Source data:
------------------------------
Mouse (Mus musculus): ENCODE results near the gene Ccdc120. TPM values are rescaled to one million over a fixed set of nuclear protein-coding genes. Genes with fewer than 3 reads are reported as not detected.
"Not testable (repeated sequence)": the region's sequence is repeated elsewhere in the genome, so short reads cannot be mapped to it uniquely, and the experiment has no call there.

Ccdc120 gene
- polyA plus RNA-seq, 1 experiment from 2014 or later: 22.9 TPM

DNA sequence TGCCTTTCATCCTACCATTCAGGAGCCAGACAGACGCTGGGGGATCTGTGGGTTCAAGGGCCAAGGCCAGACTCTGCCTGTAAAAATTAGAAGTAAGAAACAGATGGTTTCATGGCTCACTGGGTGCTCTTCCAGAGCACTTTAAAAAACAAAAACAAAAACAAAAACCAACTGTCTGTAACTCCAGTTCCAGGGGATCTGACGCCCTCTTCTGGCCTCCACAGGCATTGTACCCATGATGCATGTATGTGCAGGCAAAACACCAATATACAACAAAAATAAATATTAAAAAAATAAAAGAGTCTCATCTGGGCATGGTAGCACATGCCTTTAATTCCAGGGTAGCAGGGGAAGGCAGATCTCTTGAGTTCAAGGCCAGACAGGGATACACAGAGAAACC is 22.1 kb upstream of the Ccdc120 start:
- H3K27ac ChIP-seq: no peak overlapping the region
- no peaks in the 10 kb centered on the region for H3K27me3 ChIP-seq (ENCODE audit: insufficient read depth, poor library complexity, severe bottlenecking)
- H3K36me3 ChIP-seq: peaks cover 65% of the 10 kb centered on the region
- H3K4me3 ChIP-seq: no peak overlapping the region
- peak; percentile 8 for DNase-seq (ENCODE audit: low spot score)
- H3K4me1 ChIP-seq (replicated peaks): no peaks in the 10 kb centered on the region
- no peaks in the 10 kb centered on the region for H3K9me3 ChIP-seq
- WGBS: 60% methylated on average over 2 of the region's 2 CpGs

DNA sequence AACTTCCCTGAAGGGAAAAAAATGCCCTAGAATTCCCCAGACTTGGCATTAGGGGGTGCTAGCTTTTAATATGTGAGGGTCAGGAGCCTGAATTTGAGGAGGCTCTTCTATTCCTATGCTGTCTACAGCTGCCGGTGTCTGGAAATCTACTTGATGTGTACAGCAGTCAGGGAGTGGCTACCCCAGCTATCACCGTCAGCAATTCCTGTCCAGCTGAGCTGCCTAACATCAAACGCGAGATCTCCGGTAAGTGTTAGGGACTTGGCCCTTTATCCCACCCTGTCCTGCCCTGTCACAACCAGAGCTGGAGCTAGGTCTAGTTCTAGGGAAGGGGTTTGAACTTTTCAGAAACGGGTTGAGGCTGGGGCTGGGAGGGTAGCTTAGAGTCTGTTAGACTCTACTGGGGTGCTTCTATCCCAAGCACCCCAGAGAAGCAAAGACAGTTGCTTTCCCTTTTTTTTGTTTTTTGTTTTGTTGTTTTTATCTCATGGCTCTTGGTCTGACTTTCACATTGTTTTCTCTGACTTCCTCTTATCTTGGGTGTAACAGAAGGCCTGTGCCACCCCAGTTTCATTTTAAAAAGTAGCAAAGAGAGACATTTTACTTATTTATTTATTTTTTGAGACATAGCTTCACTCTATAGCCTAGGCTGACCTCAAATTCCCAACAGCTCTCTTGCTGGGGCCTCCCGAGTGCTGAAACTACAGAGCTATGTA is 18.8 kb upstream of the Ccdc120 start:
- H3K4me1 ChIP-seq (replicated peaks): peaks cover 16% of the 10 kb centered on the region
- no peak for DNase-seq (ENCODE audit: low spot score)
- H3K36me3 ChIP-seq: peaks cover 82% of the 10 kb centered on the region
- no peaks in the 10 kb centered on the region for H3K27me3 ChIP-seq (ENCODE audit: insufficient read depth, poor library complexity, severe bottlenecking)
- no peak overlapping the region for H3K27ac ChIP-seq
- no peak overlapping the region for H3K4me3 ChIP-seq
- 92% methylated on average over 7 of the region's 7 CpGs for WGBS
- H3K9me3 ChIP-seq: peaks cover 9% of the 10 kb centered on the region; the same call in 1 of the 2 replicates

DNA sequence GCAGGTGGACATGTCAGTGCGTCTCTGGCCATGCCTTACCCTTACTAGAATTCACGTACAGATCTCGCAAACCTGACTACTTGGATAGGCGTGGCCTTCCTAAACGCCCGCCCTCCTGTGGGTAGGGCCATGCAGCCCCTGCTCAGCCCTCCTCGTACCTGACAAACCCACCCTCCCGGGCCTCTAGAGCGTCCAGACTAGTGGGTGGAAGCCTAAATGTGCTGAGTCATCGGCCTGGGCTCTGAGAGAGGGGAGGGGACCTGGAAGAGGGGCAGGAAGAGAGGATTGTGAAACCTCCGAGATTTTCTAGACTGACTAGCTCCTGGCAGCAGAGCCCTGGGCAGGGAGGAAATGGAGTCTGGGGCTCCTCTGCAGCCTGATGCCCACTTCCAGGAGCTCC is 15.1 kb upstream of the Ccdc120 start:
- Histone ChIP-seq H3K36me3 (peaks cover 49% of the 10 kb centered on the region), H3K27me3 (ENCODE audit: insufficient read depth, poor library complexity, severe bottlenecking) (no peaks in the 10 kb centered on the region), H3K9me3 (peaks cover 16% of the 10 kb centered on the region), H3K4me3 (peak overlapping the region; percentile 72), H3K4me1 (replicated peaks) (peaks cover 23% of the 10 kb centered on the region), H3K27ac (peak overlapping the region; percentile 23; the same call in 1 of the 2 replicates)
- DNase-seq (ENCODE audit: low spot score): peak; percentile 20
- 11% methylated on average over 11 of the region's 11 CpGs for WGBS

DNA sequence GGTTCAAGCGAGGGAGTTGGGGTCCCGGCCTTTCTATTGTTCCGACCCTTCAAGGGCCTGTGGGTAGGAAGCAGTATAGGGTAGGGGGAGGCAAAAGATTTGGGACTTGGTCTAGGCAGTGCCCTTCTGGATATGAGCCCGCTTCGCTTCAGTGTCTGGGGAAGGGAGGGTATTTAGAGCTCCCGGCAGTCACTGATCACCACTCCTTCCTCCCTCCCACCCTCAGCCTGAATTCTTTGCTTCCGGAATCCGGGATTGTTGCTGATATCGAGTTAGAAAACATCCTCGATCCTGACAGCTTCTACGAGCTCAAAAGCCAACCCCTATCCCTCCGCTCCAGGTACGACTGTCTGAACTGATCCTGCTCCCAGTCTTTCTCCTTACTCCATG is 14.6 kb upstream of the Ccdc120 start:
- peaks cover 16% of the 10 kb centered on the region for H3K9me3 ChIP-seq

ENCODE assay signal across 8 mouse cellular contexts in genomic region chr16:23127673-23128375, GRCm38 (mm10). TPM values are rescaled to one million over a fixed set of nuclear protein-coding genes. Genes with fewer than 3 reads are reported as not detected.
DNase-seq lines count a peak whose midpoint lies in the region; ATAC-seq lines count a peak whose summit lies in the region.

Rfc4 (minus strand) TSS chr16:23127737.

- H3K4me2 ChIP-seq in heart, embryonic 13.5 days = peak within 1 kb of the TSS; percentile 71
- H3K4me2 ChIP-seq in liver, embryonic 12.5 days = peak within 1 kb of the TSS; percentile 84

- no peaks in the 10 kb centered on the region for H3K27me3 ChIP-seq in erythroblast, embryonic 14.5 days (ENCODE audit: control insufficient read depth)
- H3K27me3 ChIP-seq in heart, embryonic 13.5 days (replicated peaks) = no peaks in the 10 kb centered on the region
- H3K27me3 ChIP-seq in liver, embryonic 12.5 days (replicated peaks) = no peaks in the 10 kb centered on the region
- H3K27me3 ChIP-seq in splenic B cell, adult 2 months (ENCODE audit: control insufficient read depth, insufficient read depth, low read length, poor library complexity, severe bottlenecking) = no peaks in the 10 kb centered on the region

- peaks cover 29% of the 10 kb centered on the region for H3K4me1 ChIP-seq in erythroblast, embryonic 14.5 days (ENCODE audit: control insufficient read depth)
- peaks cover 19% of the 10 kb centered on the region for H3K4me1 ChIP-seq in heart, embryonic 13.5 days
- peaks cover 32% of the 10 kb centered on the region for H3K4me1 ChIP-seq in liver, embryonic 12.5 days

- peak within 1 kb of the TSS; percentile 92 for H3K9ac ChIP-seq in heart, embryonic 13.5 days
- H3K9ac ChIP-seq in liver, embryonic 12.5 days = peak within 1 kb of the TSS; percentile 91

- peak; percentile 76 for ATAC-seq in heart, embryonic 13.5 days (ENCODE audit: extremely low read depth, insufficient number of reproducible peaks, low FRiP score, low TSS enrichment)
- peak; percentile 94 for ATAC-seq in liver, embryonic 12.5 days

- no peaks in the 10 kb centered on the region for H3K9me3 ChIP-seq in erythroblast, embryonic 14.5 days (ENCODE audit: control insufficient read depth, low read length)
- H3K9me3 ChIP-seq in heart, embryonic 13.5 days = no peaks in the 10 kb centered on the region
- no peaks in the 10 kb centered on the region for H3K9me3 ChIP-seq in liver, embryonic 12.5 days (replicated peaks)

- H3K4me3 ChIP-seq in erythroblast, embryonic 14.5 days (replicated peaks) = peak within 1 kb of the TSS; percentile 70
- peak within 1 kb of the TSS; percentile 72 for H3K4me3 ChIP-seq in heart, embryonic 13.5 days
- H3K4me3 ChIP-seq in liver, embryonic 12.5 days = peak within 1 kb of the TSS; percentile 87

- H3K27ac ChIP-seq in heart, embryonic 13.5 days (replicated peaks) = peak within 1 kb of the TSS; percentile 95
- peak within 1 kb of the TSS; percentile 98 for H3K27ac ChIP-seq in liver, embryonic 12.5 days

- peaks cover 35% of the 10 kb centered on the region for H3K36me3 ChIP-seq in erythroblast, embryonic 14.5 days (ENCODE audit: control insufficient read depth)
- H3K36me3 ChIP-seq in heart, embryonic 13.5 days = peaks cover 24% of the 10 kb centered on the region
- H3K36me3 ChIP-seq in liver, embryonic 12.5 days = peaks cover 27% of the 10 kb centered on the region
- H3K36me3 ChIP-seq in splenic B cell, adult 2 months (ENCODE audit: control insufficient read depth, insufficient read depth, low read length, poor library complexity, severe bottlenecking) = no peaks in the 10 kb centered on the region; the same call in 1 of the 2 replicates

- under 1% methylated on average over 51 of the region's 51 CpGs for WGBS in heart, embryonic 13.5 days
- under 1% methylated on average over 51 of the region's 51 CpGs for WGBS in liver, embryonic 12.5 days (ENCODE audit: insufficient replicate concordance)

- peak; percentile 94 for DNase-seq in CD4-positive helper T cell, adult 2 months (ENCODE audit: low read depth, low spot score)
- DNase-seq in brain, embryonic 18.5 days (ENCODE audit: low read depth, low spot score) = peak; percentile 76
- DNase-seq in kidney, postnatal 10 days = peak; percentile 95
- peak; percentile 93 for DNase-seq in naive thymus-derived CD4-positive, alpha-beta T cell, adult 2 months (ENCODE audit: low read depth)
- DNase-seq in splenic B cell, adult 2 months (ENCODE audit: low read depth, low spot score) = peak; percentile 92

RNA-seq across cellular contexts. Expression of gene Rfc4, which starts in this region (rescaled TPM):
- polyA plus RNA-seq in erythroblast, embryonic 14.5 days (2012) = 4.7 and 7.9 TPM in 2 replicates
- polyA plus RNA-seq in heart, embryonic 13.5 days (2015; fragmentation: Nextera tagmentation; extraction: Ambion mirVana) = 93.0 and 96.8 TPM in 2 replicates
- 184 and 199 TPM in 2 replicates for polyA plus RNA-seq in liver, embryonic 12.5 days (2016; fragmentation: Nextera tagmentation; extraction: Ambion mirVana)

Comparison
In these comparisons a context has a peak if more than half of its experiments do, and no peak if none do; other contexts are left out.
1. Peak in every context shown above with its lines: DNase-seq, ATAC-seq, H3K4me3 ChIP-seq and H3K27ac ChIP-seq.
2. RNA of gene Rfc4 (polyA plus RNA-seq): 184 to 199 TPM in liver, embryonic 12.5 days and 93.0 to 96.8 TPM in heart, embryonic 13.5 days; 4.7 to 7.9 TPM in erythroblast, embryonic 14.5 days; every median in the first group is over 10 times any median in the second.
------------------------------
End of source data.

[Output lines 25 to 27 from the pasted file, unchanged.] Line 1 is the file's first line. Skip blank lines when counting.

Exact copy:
- DNase-seq (ENCODE audit: low spot score): peak; percentile 20
- 11% methylated on average over 11 of the region's 11 CpGs for WGBS

DNA sequence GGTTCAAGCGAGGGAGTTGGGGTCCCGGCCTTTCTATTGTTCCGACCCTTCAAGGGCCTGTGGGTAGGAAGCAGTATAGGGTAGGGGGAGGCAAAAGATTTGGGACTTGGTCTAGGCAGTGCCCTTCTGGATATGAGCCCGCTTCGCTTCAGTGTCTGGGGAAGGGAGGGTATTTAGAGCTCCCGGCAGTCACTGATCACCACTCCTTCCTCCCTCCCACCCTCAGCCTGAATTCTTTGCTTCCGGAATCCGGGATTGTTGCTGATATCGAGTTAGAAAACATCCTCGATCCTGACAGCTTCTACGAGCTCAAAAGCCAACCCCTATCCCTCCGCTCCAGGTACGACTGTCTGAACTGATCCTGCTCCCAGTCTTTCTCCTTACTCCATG is 14.6 kb upstream of the Ccdc120 start: